CHARLOTTE, N.C. (Feb. 18, 2021) – Like many stakeholders, the City of Charlotte was given little notice of the County’s abatement order. On Wednesday, we committed to supporting the County and were asked to help by providing transportation. We had committed to providing busses to help transport the residents of the encampment to hotels and shelters. The County was aware of that commitment on Wednesday and we were discussing with them the logistics and their needs. As of Wednesday night, we were trying to determine how to best meet the transportation needs and the County informed us they no longer needed our support for transportation. We never said we would not support the County but were asking for critical details to understand the scope of their need and the County was unable to provide those details and it was the County who withdrew their request for busses. The City never refused to help and we did not back away from our commitment to provide transportation.
We have asked the County how they intend to address people who refuse to leave the encampments and they have yet to provide any solution to that outside of asking law enforcement to physically remove those individuals. The people in the encampments are not criminals and we do not believe they should be treated as such. CMPD is working with community and advocacy groups to identify other resources for people who remain on the site after 5 p.m. Friday.
This is a serious issue and one we have been working on with the County. To be clear, Mecklenburg County is the lead agency for homeless and social services in our community. Since 2018, the City has provided more than $35 million to support efforts to end and prevent homelessness.
Since the County issued its abatement order on Tuesday, the City has been working to determine how to best satisfy the abatement order, while also respecting the people impacted. As a property owner, we have committed to the County that we will clean the site once they have relocated the individuals, as the County committed to doing.
We have and will continue to work with the County and other stakeholders to address this difficult issue.
Below are some recent actions taken by the City of Charlotte to address the homelessness in our community:
Overall, since 2018, the City has provided $35,876,719 to support efforts to end and prevent homelessness.
At the very beginning of the pandemic, the City seeded $1 million to the COVID-19 Response Fund administered by United Way and Foundation for the Carolinas. This helped to successfully raise over $16 million in community funds to provide assistance to residents during the pandemic, including assisting with shelter and housing needs.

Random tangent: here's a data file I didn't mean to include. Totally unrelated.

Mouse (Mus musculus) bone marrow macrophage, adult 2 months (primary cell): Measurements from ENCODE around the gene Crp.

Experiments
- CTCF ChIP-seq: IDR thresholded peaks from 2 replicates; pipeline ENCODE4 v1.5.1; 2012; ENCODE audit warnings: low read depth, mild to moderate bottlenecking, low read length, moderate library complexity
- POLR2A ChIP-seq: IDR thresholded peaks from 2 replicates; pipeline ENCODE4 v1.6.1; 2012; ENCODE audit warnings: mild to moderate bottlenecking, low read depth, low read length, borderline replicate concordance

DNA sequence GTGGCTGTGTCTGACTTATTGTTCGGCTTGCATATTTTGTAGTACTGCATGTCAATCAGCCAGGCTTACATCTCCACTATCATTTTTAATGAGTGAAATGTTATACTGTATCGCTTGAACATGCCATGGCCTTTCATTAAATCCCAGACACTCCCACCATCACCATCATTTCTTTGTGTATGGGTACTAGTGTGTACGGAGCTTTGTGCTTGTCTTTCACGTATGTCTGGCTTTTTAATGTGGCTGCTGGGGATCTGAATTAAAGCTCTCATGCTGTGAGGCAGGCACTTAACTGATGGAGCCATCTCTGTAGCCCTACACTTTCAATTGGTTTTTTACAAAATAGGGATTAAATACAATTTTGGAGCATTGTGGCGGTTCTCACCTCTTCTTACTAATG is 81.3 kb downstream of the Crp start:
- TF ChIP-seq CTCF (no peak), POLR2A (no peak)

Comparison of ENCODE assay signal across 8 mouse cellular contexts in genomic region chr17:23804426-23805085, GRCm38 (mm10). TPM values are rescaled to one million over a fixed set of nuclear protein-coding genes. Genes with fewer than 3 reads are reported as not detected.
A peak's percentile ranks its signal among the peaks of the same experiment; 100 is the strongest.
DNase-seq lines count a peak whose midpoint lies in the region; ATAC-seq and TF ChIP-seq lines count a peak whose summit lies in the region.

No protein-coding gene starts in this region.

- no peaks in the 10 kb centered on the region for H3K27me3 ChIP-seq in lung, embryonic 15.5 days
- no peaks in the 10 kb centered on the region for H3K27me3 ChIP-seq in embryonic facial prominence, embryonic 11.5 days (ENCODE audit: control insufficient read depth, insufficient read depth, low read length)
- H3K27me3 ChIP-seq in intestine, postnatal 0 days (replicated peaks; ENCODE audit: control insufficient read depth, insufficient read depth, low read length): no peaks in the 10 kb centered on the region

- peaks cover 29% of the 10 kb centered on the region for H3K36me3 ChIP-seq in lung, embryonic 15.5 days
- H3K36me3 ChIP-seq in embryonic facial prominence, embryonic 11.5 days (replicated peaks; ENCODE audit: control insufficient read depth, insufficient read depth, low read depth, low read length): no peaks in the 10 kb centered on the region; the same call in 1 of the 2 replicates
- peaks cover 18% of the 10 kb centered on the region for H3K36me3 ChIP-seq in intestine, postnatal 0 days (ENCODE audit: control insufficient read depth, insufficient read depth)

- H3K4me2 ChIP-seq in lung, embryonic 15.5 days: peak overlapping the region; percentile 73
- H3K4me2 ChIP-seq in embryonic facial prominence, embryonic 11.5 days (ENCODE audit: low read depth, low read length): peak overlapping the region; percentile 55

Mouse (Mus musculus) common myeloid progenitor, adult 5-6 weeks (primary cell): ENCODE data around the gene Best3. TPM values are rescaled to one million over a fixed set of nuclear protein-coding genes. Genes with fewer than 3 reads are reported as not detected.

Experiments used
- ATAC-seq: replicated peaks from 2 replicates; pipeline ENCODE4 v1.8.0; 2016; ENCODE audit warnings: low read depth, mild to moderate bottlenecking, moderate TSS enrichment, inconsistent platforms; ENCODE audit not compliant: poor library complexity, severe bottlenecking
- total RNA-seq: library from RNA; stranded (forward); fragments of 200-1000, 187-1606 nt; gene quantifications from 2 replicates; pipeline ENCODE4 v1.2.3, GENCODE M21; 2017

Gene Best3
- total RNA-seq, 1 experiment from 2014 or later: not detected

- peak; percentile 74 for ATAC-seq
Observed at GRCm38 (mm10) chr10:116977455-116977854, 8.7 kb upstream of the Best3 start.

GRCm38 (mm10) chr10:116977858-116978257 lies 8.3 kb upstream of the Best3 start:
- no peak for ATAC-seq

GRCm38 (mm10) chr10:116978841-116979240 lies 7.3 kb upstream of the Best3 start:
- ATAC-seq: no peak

In April 2020, the City provided $1,388,000 for 120 extended-stay rooms and prepared food for individuals and households experiencing homelessness, as well as $1,225,000 for security, utility and first month’s rent deposits to help individuals and families that are transitioning out of homelessness find permanent housing. The City also provided $2,228,000 to establish a rent and mortgage relief program to help people at risk of homelessness avoid evictions and foreclosures. This support includes helping households residing in hotels pay their rent.
Also, in April 2020, the City awarded $800,000 to the Statesville Avenue Shelter to expand its facility.
In June 2020, the City approved another $2 million to Roof Above to provide additional supportive housing through their acquisition of a hotel in order to prevent homelessness associated with the pandemic, and to further achieve the recommended six feet of social distancing in homeless shelters. At the same time, we provided another $8 million for rent and mortgage relief to help keep people in their homes, including those residing in hotels.
In August 2020, the City approved the recommendation of the Housing Task Force to provide $3.4 million for rapid rehousing and supportive services to serve individuals and families experiencing sheltered and unsheltered homelessness, and individuals and families unstably housed in hotels. These City funds leveraged $1,020,000 recommended by Mecklenburg County Continuum of Care.
In October 2020, the City approved $500,000 to help the Salvation Army Center of Hope expand their facility to help house additional women and children. We also approved $3,500,000 for utility assistance and an additional $6,000,000 for rent and mortgage relief to help keep people at risk of homelessness in their homes.